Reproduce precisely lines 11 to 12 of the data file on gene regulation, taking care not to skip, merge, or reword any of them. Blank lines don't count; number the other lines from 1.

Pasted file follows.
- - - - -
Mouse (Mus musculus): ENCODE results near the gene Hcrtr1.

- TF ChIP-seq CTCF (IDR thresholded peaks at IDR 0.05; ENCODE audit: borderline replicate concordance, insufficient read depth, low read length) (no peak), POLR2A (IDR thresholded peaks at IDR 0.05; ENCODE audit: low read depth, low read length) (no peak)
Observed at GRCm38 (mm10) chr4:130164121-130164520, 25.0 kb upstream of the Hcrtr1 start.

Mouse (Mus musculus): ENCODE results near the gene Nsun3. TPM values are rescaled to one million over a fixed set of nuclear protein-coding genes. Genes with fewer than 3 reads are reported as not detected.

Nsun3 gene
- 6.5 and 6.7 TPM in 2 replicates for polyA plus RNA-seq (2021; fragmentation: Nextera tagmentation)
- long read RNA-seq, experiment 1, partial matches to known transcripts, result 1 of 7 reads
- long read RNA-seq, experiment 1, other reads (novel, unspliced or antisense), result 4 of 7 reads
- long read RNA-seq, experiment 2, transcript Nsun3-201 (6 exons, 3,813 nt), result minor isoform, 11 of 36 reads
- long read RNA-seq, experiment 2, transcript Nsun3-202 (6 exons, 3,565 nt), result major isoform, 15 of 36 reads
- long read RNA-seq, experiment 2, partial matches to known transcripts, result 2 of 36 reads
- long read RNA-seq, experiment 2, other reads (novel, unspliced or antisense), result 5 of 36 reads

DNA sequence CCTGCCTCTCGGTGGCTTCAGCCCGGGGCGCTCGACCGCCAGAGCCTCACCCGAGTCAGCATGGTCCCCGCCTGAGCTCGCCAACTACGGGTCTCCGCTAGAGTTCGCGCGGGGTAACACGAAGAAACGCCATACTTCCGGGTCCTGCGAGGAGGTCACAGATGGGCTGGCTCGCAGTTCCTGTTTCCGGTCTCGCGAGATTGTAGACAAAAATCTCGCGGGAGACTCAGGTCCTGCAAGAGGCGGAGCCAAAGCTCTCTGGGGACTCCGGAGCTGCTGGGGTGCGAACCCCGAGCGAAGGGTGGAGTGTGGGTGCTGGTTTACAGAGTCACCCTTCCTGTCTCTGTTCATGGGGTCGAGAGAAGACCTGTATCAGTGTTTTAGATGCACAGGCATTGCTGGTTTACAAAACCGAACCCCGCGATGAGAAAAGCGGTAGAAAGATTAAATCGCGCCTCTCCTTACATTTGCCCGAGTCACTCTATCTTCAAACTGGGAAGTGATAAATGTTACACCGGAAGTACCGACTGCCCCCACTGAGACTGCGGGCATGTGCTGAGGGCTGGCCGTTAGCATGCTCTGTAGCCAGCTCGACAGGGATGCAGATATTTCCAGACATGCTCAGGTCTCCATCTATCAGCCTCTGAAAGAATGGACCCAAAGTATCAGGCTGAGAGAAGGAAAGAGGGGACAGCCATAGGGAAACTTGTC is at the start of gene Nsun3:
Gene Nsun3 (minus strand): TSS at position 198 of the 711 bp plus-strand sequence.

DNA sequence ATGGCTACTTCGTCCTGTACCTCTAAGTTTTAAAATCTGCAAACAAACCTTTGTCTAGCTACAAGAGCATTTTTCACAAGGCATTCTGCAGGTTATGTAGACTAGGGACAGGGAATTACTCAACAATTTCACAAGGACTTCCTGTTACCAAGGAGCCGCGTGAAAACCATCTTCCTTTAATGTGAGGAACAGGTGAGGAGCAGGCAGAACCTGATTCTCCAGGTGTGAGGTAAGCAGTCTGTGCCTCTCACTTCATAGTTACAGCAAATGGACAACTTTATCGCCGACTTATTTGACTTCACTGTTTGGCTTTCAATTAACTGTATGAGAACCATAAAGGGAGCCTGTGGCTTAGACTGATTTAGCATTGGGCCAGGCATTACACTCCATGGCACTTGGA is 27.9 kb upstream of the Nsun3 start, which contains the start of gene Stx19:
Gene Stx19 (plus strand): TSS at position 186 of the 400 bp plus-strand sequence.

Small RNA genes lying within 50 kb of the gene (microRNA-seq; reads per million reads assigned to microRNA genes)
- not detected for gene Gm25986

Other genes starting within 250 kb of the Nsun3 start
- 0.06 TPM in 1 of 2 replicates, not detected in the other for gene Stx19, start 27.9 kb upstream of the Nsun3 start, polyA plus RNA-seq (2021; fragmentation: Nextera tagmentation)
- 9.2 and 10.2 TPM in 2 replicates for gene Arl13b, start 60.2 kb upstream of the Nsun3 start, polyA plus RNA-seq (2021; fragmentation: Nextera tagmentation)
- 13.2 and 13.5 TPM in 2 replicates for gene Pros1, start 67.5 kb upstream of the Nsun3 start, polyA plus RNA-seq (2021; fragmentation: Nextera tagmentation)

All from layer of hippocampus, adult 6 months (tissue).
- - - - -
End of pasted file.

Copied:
- long read RNA-seq, experiment 2, partial matches to known transcripts, result 2 of 36 reads
- long read RNA-seq, experiment 2, other reads (novel, unspliced or antisense), result 5 of 36 reads